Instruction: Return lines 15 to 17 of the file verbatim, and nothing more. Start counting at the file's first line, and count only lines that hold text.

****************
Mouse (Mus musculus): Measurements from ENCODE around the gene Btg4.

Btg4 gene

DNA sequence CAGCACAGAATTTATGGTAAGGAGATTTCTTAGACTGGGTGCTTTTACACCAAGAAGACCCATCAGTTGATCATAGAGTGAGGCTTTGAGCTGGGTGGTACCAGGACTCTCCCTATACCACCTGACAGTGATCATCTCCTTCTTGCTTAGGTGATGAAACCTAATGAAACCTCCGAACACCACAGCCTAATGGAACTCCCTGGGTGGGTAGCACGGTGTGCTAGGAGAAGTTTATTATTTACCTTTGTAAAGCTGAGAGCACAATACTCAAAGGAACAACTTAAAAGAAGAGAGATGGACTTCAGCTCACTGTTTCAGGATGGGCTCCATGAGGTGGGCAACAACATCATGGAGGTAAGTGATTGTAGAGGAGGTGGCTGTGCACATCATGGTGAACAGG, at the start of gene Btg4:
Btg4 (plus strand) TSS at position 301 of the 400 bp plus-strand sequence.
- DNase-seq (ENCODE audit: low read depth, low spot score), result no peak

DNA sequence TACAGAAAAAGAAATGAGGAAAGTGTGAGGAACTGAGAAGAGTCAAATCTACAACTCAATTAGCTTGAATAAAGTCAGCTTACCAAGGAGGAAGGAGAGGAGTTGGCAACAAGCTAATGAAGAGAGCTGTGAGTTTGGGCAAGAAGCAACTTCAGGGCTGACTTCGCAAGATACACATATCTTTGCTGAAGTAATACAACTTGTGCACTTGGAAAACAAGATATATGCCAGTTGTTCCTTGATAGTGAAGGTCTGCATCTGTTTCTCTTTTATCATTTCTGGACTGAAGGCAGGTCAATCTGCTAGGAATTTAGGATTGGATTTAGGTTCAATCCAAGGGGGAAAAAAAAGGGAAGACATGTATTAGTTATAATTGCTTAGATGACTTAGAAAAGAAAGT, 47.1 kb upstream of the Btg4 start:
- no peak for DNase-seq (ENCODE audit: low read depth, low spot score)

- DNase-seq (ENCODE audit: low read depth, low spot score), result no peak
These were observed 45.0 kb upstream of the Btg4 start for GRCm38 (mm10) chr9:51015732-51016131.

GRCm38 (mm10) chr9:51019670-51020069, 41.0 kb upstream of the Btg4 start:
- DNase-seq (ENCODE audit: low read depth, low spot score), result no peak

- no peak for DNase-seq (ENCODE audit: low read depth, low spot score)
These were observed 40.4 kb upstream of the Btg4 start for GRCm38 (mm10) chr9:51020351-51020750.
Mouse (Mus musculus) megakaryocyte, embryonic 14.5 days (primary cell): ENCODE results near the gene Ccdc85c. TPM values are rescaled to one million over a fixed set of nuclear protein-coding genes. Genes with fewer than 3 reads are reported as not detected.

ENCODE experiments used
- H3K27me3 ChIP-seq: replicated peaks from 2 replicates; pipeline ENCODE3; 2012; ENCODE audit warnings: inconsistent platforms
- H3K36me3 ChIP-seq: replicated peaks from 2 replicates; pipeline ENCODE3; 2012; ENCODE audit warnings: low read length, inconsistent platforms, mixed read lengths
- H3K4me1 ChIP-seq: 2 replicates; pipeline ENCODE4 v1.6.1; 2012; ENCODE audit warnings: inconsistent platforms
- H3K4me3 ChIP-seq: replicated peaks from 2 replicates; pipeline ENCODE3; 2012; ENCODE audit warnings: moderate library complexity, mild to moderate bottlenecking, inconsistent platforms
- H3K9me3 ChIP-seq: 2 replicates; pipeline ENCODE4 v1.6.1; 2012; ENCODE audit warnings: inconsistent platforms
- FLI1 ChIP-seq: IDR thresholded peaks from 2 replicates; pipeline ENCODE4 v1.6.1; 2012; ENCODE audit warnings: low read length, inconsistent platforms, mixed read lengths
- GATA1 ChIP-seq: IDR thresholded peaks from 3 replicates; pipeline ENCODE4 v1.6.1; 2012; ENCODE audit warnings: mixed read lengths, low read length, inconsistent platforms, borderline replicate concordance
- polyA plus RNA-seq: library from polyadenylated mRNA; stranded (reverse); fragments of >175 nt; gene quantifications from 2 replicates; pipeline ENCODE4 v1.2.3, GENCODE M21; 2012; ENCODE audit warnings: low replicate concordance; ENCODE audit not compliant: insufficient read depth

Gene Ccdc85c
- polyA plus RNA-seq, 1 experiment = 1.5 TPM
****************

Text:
ENCODE experiments used
- H3K27me3 ChIP-seq: replicated peaks from 2 replicates; pipeline ENCODE3; 2012; ENCODE audit warnings: inconsistent platforms
- H3K36me3 ChIP-seq: replicated peaks from 2 replicates; pipeline ENCODE3; 2012; ENCODE audit warnings: low read length, inconsistent platforms, mixed read lengths